Underneath the rumble of the 7 train in Corona, Tortilleria Nixtamal turns about 5,000 pounds of corn masa into 50,000 tortillas every single day. Stacks of them fill all the available shelf space in the unassuming storefront, as a lone conveyer belt spits out a continuous single-file row of perfect tortillas. Unlike mass-produced supermarket flour tortillas, or even the average corn tortilla at your local bodega, these are all made from real corn – no preservatives added – and they’re always fresh. Anything over a day or two old is turned into chips.
When Tortilleria Nixtamal opened 10 years ago, real-deal fresh corn tortillas were impossible to find in New York, and stores had only recently begun to stock Mexican goods aside from the odd can of Ortega chiles. Co-founder Fernando Ruiz was convinced he lived in the best city in the world. Why, then, couldn’t he find Mexican food that actually tasted like it does in Mexico? He believed it started with the corn and, with that simple premise, helped spark a culinary revolution in New York.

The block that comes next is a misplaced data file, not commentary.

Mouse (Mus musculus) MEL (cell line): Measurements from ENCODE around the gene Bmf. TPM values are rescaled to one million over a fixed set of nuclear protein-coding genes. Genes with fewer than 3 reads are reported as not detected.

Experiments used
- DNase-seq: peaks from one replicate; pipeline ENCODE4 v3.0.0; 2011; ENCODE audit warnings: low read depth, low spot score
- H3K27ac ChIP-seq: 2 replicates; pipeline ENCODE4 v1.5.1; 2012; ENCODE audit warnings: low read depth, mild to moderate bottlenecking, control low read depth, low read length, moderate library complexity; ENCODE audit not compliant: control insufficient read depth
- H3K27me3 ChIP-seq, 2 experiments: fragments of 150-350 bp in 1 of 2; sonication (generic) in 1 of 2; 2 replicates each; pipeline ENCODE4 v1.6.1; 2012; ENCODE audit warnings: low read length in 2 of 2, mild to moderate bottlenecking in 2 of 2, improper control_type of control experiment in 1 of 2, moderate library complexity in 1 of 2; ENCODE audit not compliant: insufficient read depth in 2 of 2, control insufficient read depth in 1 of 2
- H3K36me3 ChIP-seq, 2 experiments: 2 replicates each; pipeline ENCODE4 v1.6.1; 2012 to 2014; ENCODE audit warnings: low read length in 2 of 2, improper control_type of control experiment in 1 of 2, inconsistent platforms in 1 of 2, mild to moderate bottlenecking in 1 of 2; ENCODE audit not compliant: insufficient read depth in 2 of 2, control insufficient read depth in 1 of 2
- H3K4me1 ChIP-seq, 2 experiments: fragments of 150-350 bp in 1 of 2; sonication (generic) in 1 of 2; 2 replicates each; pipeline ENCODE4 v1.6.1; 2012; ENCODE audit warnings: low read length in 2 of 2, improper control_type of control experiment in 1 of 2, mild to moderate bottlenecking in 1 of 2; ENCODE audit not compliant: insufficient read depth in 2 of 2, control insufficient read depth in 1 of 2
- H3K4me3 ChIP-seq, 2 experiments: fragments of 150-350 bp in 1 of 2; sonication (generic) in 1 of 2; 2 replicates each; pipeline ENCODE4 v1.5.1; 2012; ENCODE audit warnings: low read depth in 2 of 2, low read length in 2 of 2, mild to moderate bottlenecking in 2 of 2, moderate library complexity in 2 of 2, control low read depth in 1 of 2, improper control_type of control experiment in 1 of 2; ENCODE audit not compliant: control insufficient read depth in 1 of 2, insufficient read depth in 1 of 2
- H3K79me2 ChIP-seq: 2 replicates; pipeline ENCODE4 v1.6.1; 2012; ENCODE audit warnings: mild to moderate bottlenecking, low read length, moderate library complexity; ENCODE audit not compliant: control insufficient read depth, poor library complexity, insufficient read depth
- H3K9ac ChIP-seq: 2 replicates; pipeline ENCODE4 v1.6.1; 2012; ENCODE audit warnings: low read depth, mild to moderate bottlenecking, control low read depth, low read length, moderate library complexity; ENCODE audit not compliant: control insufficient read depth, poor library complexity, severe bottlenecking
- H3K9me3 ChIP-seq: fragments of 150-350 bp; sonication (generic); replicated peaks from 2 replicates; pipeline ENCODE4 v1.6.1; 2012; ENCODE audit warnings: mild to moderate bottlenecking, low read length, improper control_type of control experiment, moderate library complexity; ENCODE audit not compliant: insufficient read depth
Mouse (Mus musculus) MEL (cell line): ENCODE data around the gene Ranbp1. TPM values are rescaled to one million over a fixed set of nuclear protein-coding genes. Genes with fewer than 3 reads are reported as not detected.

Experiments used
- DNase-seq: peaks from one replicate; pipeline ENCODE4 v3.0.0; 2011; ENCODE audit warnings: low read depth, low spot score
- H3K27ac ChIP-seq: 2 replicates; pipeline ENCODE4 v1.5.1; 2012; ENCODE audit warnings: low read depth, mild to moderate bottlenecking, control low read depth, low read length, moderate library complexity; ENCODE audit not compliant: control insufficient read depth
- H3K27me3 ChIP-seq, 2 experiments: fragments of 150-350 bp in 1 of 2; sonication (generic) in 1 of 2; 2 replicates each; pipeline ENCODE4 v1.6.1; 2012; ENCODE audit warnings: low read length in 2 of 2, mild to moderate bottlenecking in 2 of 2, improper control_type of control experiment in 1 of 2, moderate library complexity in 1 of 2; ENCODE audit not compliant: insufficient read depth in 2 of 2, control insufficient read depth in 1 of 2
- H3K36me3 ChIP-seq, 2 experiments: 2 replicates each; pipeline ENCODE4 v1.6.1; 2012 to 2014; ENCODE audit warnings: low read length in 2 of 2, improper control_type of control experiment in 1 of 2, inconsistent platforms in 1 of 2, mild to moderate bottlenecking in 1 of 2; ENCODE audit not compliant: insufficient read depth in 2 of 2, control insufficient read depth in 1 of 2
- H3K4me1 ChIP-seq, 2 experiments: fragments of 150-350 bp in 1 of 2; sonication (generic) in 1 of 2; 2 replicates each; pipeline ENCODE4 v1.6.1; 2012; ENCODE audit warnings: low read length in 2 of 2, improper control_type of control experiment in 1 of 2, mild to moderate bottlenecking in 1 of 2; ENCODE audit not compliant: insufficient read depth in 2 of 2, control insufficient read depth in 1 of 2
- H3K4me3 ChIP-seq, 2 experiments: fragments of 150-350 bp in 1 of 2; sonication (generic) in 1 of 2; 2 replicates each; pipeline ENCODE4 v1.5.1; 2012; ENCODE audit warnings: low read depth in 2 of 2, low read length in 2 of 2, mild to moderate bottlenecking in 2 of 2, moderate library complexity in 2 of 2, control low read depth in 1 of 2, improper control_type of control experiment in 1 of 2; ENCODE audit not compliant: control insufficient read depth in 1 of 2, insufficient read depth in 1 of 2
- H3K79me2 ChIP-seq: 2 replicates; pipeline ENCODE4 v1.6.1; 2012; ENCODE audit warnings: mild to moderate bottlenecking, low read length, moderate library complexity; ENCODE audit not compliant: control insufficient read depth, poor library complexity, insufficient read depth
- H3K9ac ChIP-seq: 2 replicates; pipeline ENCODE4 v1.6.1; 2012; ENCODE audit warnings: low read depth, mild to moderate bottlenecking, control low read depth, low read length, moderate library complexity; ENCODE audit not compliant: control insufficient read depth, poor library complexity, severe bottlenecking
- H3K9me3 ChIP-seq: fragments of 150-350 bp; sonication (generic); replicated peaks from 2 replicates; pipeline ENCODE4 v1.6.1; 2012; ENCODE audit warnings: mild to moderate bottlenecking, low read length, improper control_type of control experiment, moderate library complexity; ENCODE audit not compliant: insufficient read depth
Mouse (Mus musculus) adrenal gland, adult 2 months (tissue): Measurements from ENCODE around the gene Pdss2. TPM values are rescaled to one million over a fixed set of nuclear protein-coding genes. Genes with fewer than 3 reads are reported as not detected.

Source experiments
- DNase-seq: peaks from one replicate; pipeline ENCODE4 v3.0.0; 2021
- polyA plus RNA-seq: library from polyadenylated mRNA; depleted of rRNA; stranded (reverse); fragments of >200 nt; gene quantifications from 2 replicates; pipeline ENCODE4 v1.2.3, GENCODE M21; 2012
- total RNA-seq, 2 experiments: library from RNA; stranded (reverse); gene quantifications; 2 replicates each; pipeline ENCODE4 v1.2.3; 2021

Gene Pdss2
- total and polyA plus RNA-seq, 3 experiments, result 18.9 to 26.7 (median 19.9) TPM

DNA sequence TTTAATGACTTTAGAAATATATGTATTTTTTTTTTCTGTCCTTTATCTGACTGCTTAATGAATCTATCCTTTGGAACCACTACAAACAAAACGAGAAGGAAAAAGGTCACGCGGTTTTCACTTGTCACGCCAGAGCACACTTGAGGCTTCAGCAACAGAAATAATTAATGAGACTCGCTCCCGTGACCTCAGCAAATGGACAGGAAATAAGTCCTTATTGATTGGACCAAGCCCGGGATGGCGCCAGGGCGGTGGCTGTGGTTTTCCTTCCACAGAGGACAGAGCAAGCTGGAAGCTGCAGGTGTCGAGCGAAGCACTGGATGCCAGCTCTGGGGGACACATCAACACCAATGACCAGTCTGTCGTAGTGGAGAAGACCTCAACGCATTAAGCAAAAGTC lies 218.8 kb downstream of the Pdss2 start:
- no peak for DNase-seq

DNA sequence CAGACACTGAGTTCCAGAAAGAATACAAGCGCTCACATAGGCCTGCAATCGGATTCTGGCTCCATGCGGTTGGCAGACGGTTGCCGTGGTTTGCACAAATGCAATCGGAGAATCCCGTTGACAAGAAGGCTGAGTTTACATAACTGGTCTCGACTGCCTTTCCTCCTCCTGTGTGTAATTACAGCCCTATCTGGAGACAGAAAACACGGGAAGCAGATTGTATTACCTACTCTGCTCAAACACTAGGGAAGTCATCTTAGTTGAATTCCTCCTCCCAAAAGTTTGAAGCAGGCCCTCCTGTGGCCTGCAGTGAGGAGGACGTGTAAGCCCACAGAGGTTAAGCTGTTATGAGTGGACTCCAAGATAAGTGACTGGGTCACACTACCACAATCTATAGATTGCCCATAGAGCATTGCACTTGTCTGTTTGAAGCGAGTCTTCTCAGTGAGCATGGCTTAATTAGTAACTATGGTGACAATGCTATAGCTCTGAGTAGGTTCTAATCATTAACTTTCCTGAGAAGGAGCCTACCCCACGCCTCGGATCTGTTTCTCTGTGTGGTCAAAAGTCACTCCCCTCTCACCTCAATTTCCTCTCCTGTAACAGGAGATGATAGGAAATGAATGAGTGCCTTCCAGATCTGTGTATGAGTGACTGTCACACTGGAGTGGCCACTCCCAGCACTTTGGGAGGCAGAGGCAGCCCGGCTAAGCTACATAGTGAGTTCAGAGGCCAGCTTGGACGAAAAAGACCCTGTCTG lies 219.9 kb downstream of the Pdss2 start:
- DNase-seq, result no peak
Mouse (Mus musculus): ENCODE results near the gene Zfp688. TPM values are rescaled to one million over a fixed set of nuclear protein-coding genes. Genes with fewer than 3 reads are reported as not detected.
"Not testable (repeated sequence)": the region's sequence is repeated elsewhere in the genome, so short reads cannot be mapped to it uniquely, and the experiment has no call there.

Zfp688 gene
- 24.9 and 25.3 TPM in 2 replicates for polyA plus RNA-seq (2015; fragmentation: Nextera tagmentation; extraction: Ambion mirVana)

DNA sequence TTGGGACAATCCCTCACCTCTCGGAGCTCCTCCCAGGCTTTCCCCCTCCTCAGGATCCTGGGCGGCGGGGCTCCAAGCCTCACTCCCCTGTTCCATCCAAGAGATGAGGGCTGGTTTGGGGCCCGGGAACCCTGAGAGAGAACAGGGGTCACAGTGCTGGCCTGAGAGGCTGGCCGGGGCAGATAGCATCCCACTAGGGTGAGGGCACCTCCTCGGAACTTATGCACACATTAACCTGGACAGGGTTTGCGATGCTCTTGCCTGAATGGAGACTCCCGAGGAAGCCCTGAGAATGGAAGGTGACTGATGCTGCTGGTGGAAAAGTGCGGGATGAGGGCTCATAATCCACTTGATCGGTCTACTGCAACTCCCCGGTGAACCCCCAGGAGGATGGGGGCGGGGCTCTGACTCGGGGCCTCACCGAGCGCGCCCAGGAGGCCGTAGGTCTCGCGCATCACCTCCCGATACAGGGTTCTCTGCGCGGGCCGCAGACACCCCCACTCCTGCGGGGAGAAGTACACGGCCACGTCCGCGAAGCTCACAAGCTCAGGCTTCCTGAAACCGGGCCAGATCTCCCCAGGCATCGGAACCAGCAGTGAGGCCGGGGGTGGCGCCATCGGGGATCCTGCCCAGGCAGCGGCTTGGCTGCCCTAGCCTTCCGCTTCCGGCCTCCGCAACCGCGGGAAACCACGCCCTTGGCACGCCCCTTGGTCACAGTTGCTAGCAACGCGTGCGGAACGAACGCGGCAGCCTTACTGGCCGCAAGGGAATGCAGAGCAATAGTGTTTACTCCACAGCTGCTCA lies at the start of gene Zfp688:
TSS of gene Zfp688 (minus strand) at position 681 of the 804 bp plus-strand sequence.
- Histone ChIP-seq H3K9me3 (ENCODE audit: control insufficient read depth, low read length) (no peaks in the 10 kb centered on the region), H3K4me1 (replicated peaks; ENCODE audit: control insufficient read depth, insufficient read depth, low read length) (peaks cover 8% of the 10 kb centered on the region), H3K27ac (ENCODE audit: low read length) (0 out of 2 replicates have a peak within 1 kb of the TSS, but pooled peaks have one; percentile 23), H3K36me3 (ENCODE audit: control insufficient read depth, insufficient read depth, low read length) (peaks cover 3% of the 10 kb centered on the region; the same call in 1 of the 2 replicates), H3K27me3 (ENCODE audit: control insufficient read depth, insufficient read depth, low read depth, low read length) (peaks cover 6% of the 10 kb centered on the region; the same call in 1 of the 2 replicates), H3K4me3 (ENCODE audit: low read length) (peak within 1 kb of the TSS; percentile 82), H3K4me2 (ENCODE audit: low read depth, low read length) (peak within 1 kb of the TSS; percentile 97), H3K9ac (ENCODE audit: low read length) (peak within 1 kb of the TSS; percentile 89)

As Steven Alvarez, a professor at St. John’s College who teaches a class called Taco Literacy on the foodways of Mexican immigrants in the United States, put it to us, “their name says it all.” Alvarez explained that the process of nixtamalization, in which ground corn is cooked with water and alkaline limewater to create the more nutritious and flavorful hominy, is “an ancient technology that is a gift to the world.”
“That’s what makes them significant,” Alvarez said. “Making that [a part] of the community and for the community – to have fresh nixtamal locally sourced.” Tortilleria Nixtamal’s real influence was spotlighting the tortilla itself, not what went inside it. In Alvarez’s view, “you can put anything inside a taco if you have a really good tortilla.”
And then Nixtamal went a step further. Until 2013, the tortilleria sourced all its corn from a grower in Illinois. That was until a fledgling food entrepreneur named Jorge Gaviria approached Ruiz and his partner, Shauna Page, with an alluring offer: Gaviria could bring them real Mexican heirloom corn, grown by small-scale farmers mostly in the southern state of Oaxaca. By using Gaviria’s Masienda corn, Ruiz was able to finally bring the platonic ideal of his childhood tortillas to his new home of New York. Perhaps more significantly, Nixtamal joined an effort to revive a dying culinary tradition in Mexico.